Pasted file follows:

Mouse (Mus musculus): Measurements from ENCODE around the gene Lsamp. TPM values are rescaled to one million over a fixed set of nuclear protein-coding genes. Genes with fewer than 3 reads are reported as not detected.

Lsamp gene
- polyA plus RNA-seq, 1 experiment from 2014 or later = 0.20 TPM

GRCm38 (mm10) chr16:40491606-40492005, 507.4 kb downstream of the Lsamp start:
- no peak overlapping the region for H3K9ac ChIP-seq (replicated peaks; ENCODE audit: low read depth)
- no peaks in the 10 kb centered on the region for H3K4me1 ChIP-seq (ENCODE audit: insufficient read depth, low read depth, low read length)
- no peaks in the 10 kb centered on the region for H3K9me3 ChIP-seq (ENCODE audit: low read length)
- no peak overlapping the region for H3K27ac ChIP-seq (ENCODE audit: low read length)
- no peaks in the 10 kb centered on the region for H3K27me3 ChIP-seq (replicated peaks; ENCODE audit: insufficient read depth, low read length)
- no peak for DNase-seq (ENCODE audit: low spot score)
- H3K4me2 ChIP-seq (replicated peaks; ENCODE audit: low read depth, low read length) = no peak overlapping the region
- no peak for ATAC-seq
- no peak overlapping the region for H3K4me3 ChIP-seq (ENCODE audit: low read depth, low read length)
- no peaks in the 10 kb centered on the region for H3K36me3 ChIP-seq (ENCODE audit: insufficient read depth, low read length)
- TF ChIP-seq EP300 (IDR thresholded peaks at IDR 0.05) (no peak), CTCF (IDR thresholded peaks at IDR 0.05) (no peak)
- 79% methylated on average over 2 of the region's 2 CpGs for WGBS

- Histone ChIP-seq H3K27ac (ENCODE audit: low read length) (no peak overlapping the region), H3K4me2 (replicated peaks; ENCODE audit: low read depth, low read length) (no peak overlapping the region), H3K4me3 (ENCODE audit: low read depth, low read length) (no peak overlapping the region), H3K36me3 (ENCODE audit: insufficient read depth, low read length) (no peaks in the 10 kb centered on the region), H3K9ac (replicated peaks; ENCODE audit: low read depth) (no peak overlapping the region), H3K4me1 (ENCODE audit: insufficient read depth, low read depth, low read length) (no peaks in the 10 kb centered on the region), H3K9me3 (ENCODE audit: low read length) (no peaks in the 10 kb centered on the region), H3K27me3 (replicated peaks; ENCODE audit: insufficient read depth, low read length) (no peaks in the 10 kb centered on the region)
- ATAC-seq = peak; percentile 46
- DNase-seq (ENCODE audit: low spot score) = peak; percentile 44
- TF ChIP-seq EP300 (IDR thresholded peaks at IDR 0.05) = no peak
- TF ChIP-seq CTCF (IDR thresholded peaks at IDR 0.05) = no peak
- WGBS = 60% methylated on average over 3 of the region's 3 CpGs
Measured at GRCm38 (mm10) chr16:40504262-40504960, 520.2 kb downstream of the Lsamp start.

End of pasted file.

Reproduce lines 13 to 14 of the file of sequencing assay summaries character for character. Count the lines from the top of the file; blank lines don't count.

- no peak overlapping the region for H3K4me3 ChIP-seq (ENCODE audit: low read depth, low read length)
- no peaks in the 10 kb centered on the region for H3K36me3 ChIP-seq (ENCODE audit: insufficient read depth, low read length)